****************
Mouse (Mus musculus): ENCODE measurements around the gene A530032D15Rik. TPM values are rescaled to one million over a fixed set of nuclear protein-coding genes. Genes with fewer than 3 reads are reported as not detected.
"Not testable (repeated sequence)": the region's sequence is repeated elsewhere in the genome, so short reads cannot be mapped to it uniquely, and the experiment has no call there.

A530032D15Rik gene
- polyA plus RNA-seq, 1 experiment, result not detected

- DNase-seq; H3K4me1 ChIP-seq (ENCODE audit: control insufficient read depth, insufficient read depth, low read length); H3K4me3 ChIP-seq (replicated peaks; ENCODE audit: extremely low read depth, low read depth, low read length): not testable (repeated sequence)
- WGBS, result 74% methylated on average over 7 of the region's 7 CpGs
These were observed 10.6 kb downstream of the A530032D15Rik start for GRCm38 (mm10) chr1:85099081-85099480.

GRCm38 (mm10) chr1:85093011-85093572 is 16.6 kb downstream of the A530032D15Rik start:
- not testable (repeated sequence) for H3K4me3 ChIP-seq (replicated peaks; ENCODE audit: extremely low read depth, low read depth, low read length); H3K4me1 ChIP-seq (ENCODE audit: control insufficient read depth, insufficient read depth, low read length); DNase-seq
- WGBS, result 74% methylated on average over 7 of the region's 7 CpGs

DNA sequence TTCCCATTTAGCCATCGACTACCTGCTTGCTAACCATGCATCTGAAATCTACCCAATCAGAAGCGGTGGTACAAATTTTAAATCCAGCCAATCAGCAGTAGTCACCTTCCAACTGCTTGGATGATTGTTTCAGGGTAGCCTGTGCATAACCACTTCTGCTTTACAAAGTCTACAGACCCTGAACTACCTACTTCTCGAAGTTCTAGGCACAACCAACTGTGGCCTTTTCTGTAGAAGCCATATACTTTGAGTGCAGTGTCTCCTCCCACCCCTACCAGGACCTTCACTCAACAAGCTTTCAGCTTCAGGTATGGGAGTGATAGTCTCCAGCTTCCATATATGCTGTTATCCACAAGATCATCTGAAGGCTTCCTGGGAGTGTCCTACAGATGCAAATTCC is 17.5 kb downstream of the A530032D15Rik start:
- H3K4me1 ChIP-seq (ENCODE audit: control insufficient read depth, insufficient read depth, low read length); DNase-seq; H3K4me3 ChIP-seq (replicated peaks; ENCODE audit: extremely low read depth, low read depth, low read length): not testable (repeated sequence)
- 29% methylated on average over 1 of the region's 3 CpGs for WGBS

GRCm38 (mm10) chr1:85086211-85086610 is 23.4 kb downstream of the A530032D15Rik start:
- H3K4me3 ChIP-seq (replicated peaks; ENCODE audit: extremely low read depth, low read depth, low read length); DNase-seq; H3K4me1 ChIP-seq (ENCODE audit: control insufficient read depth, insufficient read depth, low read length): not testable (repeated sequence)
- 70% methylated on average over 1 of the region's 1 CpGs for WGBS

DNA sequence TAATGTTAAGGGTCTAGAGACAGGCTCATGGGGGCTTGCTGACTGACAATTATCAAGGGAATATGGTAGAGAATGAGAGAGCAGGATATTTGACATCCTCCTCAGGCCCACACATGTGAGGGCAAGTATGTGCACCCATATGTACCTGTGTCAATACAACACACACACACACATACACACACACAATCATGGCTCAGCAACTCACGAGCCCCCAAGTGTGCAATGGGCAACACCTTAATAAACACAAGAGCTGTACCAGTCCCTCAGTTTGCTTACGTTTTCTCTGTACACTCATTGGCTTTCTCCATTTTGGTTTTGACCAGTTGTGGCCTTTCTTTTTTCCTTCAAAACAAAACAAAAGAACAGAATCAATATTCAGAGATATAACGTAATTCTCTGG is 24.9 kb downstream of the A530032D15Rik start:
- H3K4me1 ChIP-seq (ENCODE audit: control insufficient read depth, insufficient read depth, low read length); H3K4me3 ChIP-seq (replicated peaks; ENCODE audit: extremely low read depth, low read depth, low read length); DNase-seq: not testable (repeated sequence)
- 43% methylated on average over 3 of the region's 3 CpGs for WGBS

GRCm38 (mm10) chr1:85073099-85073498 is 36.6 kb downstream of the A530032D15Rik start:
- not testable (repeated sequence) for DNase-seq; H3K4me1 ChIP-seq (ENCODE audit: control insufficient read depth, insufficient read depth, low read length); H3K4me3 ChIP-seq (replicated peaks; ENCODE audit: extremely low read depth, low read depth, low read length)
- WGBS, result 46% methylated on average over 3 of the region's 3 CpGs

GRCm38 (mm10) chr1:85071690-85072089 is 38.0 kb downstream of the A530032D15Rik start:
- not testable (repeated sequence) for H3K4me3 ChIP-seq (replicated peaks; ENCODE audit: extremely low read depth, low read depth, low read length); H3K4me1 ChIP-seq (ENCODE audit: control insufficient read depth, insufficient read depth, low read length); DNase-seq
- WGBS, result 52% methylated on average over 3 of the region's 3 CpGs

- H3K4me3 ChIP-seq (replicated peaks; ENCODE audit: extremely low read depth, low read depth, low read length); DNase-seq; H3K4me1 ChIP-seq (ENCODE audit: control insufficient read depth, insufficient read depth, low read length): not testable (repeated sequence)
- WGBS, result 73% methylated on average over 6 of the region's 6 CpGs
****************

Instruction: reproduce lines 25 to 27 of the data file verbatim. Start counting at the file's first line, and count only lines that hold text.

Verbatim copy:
- WGBS, result 52% methylated on average over 3 of the region's 3 CpGs

- H3K4me3 ChIP-seq (replicated peaks; ENCODE audit: extremely low read depth, low read depth, low read length); DNase-seq; H3K4me1 ChIP-seq (ENCODE audit: control insufficient read depth, insufficient read depth, low read length): not testable (repeated sequence)
- WGBS, result 73% methylated on average over 6 of the region's 6 CpGs